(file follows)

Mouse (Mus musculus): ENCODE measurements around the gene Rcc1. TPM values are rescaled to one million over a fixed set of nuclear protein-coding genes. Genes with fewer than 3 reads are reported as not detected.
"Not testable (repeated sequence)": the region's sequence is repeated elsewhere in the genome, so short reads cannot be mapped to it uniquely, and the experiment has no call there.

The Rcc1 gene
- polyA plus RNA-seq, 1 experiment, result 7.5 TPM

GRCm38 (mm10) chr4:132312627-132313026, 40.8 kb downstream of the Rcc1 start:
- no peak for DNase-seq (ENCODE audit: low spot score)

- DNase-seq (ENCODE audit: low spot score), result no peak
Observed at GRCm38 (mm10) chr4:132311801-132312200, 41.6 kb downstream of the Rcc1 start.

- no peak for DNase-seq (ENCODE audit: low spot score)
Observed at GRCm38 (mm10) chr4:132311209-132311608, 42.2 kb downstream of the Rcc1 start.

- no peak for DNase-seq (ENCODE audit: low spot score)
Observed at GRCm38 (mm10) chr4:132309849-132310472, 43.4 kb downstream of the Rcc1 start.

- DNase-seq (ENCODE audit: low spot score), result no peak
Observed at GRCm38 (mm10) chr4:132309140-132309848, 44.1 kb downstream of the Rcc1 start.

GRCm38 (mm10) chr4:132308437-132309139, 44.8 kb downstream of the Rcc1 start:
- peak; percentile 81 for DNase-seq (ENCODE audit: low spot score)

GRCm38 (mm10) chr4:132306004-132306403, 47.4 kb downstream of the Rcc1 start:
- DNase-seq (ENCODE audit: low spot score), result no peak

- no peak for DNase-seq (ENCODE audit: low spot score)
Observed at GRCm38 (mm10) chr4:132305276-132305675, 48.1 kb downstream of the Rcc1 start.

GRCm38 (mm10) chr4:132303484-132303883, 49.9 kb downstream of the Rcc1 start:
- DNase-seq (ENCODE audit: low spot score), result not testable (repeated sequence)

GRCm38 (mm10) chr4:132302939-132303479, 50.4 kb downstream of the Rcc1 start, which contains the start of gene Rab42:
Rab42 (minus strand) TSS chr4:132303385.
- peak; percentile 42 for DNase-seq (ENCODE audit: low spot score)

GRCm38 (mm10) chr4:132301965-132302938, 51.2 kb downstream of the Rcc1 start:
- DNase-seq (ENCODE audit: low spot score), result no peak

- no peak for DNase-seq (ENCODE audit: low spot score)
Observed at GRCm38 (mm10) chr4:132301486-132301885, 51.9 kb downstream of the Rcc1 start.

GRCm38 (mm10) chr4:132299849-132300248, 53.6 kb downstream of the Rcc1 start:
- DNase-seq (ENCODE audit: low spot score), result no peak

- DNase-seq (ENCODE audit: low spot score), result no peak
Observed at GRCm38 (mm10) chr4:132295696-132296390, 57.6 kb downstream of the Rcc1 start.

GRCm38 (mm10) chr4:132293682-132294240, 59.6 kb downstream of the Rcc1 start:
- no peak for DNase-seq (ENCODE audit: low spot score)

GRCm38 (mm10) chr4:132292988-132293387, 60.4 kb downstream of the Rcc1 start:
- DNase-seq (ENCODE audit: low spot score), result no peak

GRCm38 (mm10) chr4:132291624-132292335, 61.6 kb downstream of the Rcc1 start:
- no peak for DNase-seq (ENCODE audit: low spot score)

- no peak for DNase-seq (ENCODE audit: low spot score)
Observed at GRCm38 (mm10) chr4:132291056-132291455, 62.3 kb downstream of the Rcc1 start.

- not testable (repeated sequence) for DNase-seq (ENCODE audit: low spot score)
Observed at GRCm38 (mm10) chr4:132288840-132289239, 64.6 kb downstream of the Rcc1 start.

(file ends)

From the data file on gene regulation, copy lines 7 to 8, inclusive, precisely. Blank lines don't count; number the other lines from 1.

- DNase-seq (ENCODE audit: low spot score), result no peak
Observed at GRCm38 (mm10) chr4:132311801-132312200, 41.6 kb downstream of the Rcc1 start.